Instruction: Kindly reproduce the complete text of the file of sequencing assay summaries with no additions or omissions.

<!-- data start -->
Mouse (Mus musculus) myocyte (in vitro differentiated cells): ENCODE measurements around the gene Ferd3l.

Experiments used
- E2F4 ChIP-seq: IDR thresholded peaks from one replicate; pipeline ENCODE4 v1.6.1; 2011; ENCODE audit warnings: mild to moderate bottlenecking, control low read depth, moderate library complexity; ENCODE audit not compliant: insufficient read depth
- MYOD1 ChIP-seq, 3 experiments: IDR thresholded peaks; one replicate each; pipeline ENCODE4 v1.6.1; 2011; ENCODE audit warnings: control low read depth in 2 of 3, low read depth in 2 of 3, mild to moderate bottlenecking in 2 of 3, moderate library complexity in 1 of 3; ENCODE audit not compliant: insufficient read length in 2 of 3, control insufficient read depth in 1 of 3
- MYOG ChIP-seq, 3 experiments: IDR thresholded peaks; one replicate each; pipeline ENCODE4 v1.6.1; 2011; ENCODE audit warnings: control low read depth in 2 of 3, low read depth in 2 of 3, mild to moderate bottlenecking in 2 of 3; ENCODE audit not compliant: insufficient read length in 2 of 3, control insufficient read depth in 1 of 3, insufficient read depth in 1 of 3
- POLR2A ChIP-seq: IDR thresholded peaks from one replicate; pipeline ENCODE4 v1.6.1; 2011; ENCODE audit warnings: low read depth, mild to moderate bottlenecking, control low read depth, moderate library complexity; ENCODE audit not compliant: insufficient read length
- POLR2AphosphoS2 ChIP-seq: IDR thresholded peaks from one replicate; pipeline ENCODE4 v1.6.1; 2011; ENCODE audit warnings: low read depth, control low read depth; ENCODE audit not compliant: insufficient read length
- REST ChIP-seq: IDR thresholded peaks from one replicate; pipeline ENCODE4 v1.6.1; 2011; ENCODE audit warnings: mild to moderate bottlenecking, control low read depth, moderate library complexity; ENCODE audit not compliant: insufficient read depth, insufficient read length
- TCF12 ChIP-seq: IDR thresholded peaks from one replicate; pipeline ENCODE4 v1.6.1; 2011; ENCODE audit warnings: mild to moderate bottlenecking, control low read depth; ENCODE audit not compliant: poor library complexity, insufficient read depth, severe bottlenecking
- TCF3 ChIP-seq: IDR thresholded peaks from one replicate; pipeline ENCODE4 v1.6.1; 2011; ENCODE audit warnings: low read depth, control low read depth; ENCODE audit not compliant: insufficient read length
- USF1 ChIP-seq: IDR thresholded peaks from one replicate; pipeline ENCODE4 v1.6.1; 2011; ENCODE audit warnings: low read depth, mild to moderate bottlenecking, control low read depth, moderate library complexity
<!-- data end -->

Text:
Mouse (Mus musculus) myocyte (in vitro differentiated cells): ENCODE measurements around the gene Ferd3l.

Experiments used
- E2F4 ChIP-seq: IDR thresholded peaks from one replicate; pipeline ENCODE4 v1.6.1; 2011; ENCODE audit warnings: mild to moderate bottlenecking, control low read depth, moderate library complexity; ENCODE audit not compliant: insufficient read depth
- MYOD1 ChIP-seq, 3 experiments: IDR thresholded peaks; one replicate each; pipeline ENCODE4 v1.6.1; 2011; ENCODE audit warnings: control low read depth in 2 of 3, low read depth in 2 of 3, mild to moderate bottlenecking in 2 of 3, moderate library complexity in 1 of 3; ENCODE audit not compliant: insufficient read length in 2 of 3, control insufficient read depth in 1 of 3
- MYOG ChIP-seq, 3 experiments: IDR thresholded peaks; one replicate each; pipeline ENCODE4 v1.6.1; 2011; ENCODE audit warnings: control low read depth in 2 of 3, low read depth in 2 of 3, mild to moderate bottlenecking in 2 of 3; ENCODE audit not compliant: insufficient read length in 2 of 3, control insufficient read depth in 1 of 3, insufficient read depth in 1 of 3
- POLR2A ChIP-seq: IDR thresholded peaks from one replicate; pipeline ENCODE4 v1.6.1; 2011; ENCODE audit warnings: low read depth, mild to moderate bottlenecking, control low read depth, moderate library complexity; ENCODE audit not compliant: insufficient read length
- POLR2AphosphoS2 ChIP-seq: IDR thresholded peaks from one replicate; pipeline ENCODE4 v1.6.1; 2011; ENCODE audit warnings: low read depth, control low read depth; ENCODE audit not compliant: insufficient read length
- REST ChIP-seq: IDR thresholded peaks from one replicate; pipeline ENCODE4 v1.6.1; 2011; ENCODE audit warnings: mild to moderate bottlenecking, control low read depth, moderate library complexity; ENCODE audit not compliant: insufficient read depth, insufficient read length
- TCF12 ChIP-seq: IDR thresholded peaks from one replicate; pipeline ENCODE4 v1.6.1; 2011; ENCODE audit warnings: mild to moderate bottlenecking, control low read depth; ENCODE audit not compliant: poor library complexity, insufficient read depth, severe bottlenecking
- TCF3 ChIP-seq: IDR thresholded peaks from one replicate; pipeline ENCODE4 v1.6.1; 2011; ENCODE audit warnings: low read depth, control low read depth; ENCODE audit not compliant: insufficient read length
- USF1 ChIP-seq: IDR thresholded peaks from one replicate; pipeline ENCODE4 v1.6.1; 2011; ENCODE audit warnings: low read depth, mild to moderate bottlenecking, control low read depth, moderate library complexity